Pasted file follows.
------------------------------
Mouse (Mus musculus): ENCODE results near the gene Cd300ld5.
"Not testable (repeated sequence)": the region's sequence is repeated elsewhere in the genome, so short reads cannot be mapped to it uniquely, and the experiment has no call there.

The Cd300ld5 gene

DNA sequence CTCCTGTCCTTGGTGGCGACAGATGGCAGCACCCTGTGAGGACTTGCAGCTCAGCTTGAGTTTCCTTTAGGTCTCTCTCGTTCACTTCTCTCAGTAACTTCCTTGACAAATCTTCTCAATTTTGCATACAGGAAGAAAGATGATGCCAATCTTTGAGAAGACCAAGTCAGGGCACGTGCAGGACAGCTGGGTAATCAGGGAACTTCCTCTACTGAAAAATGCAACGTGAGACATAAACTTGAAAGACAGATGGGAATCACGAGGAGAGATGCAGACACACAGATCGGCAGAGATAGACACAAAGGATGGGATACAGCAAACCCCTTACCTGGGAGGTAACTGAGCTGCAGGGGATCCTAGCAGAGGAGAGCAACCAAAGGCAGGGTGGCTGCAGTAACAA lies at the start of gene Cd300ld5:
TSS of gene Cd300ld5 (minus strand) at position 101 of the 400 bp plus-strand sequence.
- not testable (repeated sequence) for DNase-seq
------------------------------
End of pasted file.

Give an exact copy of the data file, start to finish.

Mouse (Mus musculus): ENCODE results near the gene Cd300ld5.
"Not testable (repeated sequence)": the region's sequence is repeated elsewhere in the genome, so short reads cannot be mapped to it uniquely, and the experiment has no call there.

The Cd300ld5 gene

DNA sequence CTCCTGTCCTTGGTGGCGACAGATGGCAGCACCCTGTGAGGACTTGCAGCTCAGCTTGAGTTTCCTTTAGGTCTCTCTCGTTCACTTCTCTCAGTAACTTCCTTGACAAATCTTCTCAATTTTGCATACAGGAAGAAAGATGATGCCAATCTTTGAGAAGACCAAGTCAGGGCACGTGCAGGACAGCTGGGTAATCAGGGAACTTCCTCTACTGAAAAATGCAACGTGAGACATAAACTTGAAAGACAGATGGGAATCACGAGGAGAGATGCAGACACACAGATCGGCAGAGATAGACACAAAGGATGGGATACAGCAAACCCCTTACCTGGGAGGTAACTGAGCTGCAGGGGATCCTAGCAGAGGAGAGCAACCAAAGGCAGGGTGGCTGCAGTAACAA lies at the start of gene Cd300ld5:
TSS of gene Cd300ld5 (minus strand) at position 101 of the 400 bp plus-strand sequence.
- not testable (repeated sequence) for DNase-seq